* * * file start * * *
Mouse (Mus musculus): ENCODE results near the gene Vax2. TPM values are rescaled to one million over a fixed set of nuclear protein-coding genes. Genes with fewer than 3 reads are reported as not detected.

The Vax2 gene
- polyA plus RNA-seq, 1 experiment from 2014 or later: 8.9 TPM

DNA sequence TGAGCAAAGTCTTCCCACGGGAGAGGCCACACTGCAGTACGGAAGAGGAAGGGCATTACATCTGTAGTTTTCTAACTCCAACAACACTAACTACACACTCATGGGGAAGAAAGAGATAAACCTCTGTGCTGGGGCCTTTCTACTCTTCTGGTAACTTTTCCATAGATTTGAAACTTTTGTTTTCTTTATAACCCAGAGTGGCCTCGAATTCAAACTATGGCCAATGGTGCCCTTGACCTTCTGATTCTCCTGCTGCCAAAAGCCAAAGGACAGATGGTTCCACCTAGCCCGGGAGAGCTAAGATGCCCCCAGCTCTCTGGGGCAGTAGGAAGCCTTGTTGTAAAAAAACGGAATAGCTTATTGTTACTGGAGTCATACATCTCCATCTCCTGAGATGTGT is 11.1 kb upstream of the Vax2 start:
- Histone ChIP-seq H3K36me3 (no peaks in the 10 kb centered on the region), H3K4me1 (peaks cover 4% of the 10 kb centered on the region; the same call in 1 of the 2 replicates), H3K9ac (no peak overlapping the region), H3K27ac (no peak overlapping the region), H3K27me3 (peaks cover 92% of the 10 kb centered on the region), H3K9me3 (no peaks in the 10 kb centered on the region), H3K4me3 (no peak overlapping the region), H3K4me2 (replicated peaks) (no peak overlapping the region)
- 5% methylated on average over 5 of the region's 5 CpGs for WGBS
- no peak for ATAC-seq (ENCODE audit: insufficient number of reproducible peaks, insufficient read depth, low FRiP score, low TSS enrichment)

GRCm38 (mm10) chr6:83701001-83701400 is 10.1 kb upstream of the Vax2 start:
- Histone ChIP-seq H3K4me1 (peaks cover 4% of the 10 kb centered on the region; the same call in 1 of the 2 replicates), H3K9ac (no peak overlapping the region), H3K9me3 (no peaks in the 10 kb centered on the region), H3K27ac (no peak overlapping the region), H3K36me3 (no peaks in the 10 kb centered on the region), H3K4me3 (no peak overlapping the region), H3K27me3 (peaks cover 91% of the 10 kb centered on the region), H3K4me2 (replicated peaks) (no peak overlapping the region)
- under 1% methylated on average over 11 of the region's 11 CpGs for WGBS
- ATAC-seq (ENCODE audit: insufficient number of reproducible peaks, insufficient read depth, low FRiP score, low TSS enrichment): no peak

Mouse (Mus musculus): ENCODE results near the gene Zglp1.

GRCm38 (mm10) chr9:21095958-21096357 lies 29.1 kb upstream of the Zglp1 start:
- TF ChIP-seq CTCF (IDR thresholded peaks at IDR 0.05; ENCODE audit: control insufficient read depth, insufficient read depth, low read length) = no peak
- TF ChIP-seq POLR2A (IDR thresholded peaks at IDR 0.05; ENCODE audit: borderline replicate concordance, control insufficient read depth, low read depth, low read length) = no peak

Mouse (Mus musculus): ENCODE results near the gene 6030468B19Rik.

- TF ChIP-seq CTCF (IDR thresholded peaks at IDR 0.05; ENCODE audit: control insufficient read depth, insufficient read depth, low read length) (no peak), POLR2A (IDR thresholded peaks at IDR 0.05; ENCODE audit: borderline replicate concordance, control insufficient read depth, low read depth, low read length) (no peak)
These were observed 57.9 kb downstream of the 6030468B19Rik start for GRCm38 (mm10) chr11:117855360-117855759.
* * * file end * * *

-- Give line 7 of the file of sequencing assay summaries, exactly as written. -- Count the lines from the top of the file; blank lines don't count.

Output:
- no peak for ATAC-seq (ENCODE audit: insufficient number of reproducible peaks, insufficient read depth, low FRiP score, low TSS enrichment)